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I was studying how elliptic curves and complex tori are equivalent, and it got me thinking if one can define the "real part" of a complex manifold.

The motivation is the following. Take $\Lambda \subset \mathbb{C}$ to be a lattice spanned by $\{1,\tau\}$, and let $\wp(z)$ be the Weierstrass $\wp$-function for $\Lambda$. You get a map $z\mapsto (\wp(z),\wp'(z))$ that maps you to a certain elliptic curve. Now, by restricting to $z\in \mathbb{R}$, plotting with Mathematica shows me that this map parameterizes the real points of an elliptic curve. So it seems to me, at least for elliptic curves $E$, there's some notion of the "real part" of the complex manifold underlying $E$. Also, while the underlying manifold always has the topological type of a torus, varying the complex structure also changes the "real part" in an interesting way.

Note: If $X$ is a complex manifold, the hypothetical real part, $M$, should satisfy $\dim_\mathbb{C}X = \dim_\mathbb{R}M$, so I don't want just the underlying manifold of $X$.

My question: is there a well-studied notion of "real part" of a complex manifold? Are there references studying this idea?

I have some partial ideas. If the complex manifold $X$ in question came from an algebraic variety, then one could consider the $\mathbb{R}$-points of $X$, and that could be a definition of the real part of the manifold. This seems to be what is going on in my elliptic curve example. However, I would feel more satisfied if there was a (non-algebraic) description that worked for general complex manifolds (or Kähler, if necessary).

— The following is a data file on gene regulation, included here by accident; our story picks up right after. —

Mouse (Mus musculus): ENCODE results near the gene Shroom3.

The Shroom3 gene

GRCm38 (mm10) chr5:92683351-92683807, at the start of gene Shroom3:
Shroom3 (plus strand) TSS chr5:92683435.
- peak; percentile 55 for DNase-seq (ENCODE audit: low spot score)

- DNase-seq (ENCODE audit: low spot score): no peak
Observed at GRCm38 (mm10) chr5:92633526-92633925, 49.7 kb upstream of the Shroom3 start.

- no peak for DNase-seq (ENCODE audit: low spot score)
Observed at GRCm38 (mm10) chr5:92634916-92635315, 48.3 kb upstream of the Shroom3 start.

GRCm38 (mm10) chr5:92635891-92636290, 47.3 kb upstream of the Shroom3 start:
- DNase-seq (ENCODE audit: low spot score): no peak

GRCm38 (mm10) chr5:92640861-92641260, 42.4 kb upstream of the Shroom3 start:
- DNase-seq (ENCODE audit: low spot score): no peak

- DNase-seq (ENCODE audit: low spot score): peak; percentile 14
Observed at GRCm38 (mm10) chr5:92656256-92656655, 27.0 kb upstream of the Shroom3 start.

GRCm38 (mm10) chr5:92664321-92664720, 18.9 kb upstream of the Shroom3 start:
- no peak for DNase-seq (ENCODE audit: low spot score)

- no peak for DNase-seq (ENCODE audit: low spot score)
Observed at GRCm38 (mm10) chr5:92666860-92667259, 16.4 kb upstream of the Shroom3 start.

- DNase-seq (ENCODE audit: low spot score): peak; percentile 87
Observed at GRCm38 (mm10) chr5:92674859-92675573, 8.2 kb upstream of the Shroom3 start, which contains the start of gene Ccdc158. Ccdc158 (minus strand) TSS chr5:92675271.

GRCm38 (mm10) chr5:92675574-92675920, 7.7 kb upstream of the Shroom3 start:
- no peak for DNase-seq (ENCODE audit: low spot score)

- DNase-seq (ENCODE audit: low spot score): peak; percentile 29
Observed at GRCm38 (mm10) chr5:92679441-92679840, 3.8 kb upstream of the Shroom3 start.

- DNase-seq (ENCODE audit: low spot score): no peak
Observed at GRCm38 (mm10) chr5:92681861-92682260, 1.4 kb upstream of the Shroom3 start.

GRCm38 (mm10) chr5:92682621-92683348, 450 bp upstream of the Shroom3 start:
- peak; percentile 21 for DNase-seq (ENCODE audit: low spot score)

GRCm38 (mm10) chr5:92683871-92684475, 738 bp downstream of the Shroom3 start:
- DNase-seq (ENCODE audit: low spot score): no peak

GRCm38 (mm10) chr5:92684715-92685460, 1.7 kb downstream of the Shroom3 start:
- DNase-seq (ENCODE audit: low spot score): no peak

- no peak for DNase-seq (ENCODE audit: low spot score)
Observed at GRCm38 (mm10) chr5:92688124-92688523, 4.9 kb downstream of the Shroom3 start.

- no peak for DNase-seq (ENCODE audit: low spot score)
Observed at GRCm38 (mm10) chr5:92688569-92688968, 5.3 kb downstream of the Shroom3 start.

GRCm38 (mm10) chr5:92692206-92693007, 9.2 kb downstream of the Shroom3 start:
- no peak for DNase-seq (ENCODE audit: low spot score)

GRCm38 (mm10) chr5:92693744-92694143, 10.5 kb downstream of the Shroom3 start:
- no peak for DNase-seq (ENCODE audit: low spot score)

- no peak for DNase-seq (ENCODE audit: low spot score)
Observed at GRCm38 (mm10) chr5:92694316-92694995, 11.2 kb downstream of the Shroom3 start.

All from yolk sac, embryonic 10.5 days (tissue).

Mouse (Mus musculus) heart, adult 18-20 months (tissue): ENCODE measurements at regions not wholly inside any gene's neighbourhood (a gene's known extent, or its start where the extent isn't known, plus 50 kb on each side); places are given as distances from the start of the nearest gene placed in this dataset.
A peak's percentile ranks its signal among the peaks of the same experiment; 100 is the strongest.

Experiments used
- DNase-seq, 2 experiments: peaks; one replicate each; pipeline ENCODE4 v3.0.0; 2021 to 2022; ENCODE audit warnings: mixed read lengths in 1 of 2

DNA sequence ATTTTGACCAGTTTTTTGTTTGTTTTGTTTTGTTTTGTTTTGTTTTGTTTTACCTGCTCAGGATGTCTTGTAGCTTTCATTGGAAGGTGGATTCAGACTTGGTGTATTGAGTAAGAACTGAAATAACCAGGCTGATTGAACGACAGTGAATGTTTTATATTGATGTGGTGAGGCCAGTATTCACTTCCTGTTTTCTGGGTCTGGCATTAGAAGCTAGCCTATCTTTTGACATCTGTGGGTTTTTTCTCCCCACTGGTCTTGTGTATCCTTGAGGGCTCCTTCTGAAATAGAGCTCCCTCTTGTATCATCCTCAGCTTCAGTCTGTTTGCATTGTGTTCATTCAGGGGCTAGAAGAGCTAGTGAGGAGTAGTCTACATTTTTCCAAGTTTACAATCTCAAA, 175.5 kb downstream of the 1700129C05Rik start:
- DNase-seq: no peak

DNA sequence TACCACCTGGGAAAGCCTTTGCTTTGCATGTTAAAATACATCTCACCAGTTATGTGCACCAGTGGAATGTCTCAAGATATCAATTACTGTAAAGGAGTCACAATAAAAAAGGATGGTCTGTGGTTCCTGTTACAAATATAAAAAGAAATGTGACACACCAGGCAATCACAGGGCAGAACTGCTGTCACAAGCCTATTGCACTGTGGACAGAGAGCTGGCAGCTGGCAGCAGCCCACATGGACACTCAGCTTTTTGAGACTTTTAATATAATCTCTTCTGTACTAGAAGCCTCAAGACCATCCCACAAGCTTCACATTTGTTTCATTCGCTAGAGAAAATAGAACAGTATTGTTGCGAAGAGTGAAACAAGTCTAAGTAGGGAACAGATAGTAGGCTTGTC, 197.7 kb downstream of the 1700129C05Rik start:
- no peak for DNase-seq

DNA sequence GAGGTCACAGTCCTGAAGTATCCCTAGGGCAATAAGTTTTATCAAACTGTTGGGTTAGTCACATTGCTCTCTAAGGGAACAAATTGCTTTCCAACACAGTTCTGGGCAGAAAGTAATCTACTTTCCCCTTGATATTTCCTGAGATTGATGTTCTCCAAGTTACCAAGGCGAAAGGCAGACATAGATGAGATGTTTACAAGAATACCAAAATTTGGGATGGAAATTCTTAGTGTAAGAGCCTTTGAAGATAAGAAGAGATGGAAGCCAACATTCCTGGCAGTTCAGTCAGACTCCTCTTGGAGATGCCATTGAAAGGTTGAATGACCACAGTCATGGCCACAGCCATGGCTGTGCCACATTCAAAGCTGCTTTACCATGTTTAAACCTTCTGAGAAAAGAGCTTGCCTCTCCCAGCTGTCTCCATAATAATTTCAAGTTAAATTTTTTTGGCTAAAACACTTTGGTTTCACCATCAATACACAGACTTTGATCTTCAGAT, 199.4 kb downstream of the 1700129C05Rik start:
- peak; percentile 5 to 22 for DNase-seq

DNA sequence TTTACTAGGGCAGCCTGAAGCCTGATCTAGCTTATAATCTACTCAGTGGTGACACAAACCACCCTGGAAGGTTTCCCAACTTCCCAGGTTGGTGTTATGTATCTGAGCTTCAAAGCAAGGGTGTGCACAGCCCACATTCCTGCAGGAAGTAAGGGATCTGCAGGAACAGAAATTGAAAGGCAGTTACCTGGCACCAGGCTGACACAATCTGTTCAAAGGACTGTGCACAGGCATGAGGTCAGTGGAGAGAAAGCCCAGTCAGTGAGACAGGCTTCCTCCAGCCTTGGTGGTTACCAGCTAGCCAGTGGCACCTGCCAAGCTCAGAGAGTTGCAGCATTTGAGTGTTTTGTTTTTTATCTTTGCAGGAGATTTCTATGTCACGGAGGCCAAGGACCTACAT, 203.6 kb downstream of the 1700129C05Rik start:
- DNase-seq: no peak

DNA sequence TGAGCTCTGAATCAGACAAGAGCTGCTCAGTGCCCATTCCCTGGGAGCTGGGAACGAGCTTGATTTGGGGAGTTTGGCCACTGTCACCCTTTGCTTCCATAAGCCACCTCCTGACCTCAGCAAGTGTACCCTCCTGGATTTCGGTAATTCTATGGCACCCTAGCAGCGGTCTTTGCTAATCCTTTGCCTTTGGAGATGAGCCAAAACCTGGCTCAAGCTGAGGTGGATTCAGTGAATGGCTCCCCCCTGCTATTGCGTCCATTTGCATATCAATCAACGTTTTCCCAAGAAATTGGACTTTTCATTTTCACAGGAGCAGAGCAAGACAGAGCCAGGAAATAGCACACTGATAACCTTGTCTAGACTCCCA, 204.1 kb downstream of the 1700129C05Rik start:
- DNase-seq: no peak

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I don't think there is such a notion (I might be wrong though). One reason is that there are many connected, closed, complex manifolds of complex dimension one, but there is only one connected, closed, real manifold of real dimension one, namely $S^1$.

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  • $\begingroup$ This is a good point, however the real part need not be connected, as you can see in the case of an elliptic curve. The real part could consist of an $S^1$ and an interval. I'm also not worried about having a one-to-one correspondence. $\endgroup$
    – Andrew
    May 14, 2017 at 17:19
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In general $(\wp(x),\wp'(x))$ won't have real coordinates. When $\tau=m/2+it$ for $m\in\Bbb Z$ and $t\in\Bbb R$ then the elliptic curve has real coefficients and $x\mapsto(\wp(x),\wp'(x))$ will parametrise the identity component of the real points. In general though, the curve won't be defined over $\Bbb C$ and $\wp(x)$ and $\wp'(x)$ won't be real for real $x$.

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